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Environmentalists and oil-and-gas companies push favored policies in response to Ukraine

  • “Among those released on Tuesday was Gustavo Cárdenas, one of the six executives of Citgo Petroleum Corp. who were arrested during a business trip to Caracas in November 2017 and later charged with corruption. The other was Jorge Alberto Fernández, a tourist who was detained and accused of terrorism for flying a drone early last year, according to a human rights defender in Venezuela with knowledge of the case who asked for anonymity to discuss the ongoing developments.”

Environmentalists and oil and gas companies push favored policies in response to Ukraine war

Never waste a crisis: Environmentalists and the oil and gas industry both see a singular opportunity in the skyrocketing oil prices driven by the conflict in Ukraine.

Both sides believe the crisis helps make the case for pursuing policies they’ve long favored — even though they acknowledge such measures wouldn’t do much to bring down prices in the short term. While the U.S. Chamber of Commerce and the League of Conservation Voters (LCV) each supported the U.S. banning the importation of Russian oil — which President Biden did on Tuesday — they now find themselves on opposite sides of a lobbying battle over what happens next.

LCV and other environmental groups argue that the vagaries of relying on foreign oil make passing the climate provisions included in Democrats’ long-stalled Build Back Better Act even more urgent. The Chamber and the American Petroleum Institute, meanwhile, view the crisis as a reason to make it easier to increase its domestic energy production.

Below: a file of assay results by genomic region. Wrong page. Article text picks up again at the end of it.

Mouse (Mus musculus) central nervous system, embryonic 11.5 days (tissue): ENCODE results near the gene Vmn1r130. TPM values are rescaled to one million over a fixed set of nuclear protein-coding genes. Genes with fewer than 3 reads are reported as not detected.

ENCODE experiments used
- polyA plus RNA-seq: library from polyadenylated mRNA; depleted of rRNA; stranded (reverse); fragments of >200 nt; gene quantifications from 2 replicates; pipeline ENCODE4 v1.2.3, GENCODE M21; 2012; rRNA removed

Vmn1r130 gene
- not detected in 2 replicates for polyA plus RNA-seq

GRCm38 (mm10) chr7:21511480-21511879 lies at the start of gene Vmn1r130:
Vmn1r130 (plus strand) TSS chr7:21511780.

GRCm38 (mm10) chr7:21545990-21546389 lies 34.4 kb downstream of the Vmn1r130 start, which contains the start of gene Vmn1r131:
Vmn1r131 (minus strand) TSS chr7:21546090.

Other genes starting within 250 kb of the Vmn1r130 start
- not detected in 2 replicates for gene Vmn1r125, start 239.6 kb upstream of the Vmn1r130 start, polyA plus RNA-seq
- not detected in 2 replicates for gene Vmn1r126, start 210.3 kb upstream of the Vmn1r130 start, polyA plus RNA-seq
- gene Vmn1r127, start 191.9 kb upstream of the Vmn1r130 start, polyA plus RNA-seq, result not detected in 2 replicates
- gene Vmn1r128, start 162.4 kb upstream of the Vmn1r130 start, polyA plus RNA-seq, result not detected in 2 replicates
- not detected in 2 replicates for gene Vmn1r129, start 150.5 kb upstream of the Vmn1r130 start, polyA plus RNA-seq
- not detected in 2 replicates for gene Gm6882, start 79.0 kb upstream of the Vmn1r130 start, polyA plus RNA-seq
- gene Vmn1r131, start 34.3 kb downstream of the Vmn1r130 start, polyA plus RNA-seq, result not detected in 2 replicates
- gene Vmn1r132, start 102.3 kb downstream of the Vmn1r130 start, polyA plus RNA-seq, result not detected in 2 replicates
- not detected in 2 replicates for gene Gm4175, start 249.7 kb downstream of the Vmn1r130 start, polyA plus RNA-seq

Biden took the environmentalists’ side on Tuesday when he announced the ban on Russian oil imports. The war in Ukraine “should motivate us to accelerate the transition to clean energy,” he said.

Easing environmental regulations “will not lower energy prices for families,” Biden said. “But transforming our economy to run on electric vehicles powered by clean energy with tax credits to help American families winterize their homes and use less energy — that will help.”

The president also tried to rebut Republican attacks that say he’s failed “to unleash American energy to offset Russian oil and to reduce America’s pain at the pump,” as Sen. Tom Cotton (R-Ark.) put in a speech on Monday.

The U.S. is on track to set an oil production record next year, Biden boasted.

“It’s simply not true that my administration or policies are holding back domestic energy production,” he said.

Neither climate investments nor the measures favored by the oil and gas industry would do much to bring down energy prices in the short-run. Instead, the two sides are feuding over what Washington should do to prevent another supply shock in the future.